|Author (Person)||Jones, Tim|
|Series Title||European Voice|
|Series Details||Vol 2, No 42 (14.11.96)|
A German policy U-turn is threatening to wreck a long overdue deal to open one-fifth of Europe's postal services to free competition.
Bonn's erstwhile allies in the campaign to liberalise direct and cross-border mail markets are incensed by the German government's decision to side with the French in seeking to postpone market-opening moves until at least 2003.
Industry Commissioner Martin Bangemann is even considering taking his proposal for a new directive off the table altogether if enough communications ministers support the Franco-German plan at their 28 November meeting to allow it to go through.
Given how strongly the French government feels about exposing its post office to free competition, officials in both the Commission and the Council of Ministers acknowledge that this month's meeting could be the last chance for a liberalisation deal before the French legislative elections due in the spring of 1998.
Rumours abound that Bonn has switched sides in return for a commitment from France to ignore the introduction of new German tax breaks for lower-pollution cars - a measure which stands to harm the French auto industry. 'It has to be a deal', said a diplomat. 'There is no other explanation since it is not in the interests of the German postal operator'.
Bonn is to end Die Post's national monopoly rights for mail weighing more than 350 grammes and some bulk post from January 1998, and intends to extend this freedom to letters of less than 100 grammes from 2001.
No such commitments have been made by the French government.
Despite this, Germany's Post Minister Wolfgang Bötsch and his French counterpart François Fillon announced earlier this month that they had reached a common position on postal liberalisation.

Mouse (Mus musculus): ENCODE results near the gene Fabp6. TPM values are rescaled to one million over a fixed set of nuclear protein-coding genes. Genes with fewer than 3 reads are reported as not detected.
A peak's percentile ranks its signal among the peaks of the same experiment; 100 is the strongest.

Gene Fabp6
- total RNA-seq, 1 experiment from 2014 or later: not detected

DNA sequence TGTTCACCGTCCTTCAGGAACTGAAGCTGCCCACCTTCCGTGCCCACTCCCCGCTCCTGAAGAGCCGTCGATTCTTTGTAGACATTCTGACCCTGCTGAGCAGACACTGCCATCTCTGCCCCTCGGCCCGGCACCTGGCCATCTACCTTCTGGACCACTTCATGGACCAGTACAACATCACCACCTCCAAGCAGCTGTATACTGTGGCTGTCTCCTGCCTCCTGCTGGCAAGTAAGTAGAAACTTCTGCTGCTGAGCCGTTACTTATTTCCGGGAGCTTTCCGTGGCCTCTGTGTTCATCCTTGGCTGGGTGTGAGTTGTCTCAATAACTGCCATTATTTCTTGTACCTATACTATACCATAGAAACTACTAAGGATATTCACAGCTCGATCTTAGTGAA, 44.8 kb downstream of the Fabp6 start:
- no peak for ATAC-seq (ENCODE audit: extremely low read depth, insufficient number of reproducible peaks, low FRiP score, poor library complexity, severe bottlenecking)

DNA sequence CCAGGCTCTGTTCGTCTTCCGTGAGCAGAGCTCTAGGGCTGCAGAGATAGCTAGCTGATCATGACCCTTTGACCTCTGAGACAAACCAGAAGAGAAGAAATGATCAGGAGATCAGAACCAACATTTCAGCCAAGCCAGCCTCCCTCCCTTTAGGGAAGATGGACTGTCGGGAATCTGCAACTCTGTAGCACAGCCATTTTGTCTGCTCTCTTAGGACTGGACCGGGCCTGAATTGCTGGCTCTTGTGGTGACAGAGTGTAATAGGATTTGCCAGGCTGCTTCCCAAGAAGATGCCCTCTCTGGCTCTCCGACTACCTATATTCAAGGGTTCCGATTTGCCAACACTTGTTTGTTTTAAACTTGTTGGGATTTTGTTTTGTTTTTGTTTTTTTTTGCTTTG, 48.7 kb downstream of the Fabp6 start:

In stark contradiction to the Commission's proposal to open the markets for direct and cross-border mail to competition from 2001, they will instead recommend that ministers decide in June 2000 whether to liberalise these services from July 2003.
Express delivery organisations, which were prepared to accept - albeit reluctantly - the partial opening of the market proposed by the Commission, are furious.
'It is a complete joke,' said a spokesman for the European Express Organisation. 'It is the two major players colluding to keep the market shut.'
The reaction from liberal member states has been equally fierce. When the common position was presented to diplomats last week, Sweden, the Netherlands, Denmark and Finland were implacably opposed.
'The Germans are going completely against everything they said they believed,' said a diplomat. 'The French are sitting back and letting the Germans do all the talking. It is one thing to promise not to let them down, but actually to take the lead in defending their position is bizarre.'
With Belgium, Greece, Luxembourg and Portugal supporting them, the French and Germans could win a qualified majority for their common position on 28 November unless one of the 'non-aligned' countries - Italy, the UK, Spain or Austria - can be persuaded to swing behind the liberals.
Bangemann is relying on this, as well as on the reluctance of the Irish presidency to push such a sensitive issue to a vote at all, so as to avoid having to choose between a compromise which would keep the market shut for eight years or withdrawing his proposal altogether.
Waiting in the wings is Competition Commissioner Karel van Miert. He has already criticised the Franco-German deal as a delaying tactic, and has threatened to publish a notice detailing how the EU's competition rules apply to the postal sector if no directive is agreed by the end of this year.
His officials are sitting on six complaints against post offices for alleged abuses of their dominant positions and, once the notice is published, Van Miert could use his powers under Article 90 of the Treaty of Rome to deal with them.
|Subject Categories||Business and Industry|
|Countries / Regions||Europe, Germany|